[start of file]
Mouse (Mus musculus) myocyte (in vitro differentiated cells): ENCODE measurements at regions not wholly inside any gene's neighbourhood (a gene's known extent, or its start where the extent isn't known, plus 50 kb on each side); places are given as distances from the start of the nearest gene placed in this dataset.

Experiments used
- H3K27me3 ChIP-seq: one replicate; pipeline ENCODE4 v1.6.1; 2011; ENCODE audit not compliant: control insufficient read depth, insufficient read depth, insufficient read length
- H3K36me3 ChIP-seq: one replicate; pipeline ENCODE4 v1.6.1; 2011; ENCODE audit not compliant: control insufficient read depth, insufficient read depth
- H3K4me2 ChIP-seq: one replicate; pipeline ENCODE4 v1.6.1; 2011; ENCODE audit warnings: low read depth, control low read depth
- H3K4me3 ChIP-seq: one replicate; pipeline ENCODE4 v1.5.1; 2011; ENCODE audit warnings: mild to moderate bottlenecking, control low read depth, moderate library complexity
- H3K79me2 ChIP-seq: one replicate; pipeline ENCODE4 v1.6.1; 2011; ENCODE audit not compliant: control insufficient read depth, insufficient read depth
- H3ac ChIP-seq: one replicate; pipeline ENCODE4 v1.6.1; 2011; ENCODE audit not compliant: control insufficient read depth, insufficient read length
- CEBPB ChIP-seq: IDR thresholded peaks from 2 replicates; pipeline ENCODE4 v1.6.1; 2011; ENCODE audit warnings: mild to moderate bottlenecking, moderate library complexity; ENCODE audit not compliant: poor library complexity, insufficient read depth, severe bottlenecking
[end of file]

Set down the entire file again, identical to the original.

Mouse (Mus musculus) myocyte (in vitro differentiated cells): ENCODE measurements at regions not wholly inside any gene's neighbourhood (a gene's known extent, or its start where the extent isn't known, plus 50 kb on each side); places are given as distances from the start of the nearest gene placed in this dataset.

Experiments used
- H3K27me3 ChIP-seq: one replicate; pipeline ENCODE4 v1.6.1; 2011; ENCODE audit not compliant: control insufficient read depth, insufficient read depth, insufficient read length
- H3K36me3 ChIP-seq: one replicate; pipeline ENCODE4 v1.6.1; 2011; ENCODE audit not compliant: control insufficient read depth, insufficient read depth
- H3K4me2 ChIP-seq: one replicate; pipeline ENCODE4 v1.6.1; 2011; ENCODE audit warnings: low read depth, control low read depth
- H3K4me3 ChIP-seq: one replicate; pipeline ENCODE4 v1.5.1; 2011; ENCODE audit warnings: mild to moderate bottlenecking, control low read depth, moderate library complexity
- H3K79me2 ChIP-seq: one replicate; pipeline ENCODE4 v1.6.1; 2011; ENCODE audit not compliant: control insufficient read depth, insufficient read depth
- H3ac ChIP-seq: one replicate; pipeline ENCODE4 v1.6.1; 2011; ENCODE audit not compliant: control insufficient read depth, insufficient read length
- CEBPB ChIP-seq: IDR thresholded peaks from 2 replicates; pipeline ENCODE4 v1.6.1; 2011; ENCODE audit warnings: mild to moderate bottlenecking, moderate library complexity; ENCODE audit not compliant: poor library complexity, insufficient read depth, severe bottlenecking